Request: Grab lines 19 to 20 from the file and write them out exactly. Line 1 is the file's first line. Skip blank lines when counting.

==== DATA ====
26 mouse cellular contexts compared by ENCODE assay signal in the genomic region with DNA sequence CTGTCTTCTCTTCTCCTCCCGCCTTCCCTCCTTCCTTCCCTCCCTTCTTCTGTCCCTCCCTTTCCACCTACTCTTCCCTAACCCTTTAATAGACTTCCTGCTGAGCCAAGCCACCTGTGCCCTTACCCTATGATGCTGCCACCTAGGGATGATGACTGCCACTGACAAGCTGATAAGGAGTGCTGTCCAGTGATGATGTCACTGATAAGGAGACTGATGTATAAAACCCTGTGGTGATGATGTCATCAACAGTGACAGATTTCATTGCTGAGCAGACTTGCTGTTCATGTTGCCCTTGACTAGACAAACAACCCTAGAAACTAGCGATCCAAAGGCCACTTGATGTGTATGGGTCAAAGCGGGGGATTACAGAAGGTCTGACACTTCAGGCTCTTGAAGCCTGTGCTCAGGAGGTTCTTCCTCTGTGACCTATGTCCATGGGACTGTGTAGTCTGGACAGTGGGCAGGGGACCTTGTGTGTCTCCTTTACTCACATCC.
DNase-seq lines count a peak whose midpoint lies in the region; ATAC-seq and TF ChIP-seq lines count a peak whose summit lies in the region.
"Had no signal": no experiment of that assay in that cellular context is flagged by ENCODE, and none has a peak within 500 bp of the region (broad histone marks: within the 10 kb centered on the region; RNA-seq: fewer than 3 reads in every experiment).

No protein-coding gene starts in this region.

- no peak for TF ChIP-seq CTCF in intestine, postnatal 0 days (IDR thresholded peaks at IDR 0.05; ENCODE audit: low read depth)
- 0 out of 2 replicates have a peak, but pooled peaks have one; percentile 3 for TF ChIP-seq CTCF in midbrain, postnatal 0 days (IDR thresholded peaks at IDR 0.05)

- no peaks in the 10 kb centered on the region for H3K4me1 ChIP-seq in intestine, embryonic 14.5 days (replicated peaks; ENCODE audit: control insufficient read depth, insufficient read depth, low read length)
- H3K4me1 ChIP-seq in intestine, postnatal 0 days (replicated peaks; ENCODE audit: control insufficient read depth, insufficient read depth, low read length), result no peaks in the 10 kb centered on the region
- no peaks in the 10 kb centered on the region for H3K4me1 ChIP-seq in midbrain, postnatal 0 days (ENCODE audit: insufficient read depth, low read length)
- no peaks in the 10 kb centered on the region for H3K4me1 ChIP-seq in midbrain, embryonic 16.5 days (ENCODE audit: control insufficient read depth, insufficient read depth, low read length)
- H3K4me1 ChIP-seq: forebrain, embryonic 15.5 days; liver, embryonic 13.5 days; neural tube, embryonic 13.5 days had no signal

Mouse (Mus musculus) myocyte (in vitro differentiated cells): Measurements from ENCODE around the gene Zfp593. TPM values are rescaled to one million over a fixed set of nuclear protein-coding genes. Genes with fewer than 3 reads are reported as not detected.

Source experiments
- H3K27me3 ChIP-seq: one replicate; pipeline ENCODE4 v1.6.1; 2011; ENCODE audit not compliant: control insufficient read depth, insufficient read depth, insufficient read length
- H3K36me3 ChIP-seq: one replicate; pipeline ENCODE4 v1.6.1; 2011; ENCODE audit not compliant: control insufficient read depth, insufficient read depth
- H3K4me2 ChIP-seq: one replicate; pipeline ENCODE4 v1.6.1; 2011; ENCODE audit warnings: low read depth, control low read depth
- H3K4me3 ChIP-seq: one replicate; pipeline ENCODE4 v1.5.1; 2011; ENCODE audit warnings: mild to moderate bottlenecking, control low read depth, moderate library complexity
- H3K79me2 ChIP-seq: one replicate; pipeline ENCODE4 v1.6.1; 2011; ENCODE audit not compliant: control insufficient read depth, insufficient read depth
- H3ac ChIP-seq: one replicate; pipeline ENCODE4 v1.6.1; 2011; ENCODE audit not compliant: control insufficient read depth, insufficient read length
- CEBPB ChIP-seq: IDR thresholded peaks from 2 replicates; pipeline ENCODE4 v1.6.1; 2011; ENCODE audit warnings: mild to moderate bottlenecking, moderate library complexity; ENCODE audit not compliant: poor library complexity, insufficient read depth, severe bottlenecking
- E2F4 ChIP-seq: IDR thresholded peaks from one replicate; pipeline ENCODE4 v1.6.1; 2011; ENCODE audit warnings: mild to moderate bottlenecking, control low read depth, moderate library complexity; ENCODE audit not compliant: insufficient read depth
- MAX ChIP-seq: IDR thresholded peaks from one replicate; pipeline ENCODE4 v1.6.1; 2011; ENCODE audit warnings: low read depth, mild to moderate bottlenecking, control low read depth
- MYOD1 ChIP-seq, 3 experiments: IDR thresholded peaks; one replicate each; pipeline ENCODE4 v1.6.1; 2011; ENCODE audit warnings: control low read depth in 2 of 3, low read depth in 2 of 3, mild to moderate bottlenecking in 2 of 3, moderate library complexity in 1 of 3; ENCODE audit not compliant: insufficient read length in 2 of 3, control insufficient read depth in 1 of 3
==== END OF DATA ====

- H3ac ChIP-seq: one replicate; pipeline ENCODE4 v1.6.1; 2011; ENCODE audit not compliant: control insufficient read depth, insufficient read length
- CEBPB ChIP-seq: IDR thresholded peaks from 2 replicates; pipeline ENCODE4 v1.6.1; 2011; ENCODE audit warnings: mild to moderate bottlenecking, moderate library complexity; ENCODE audit not compliant: poor library complexity, insufficient read depth, severe bottlenecking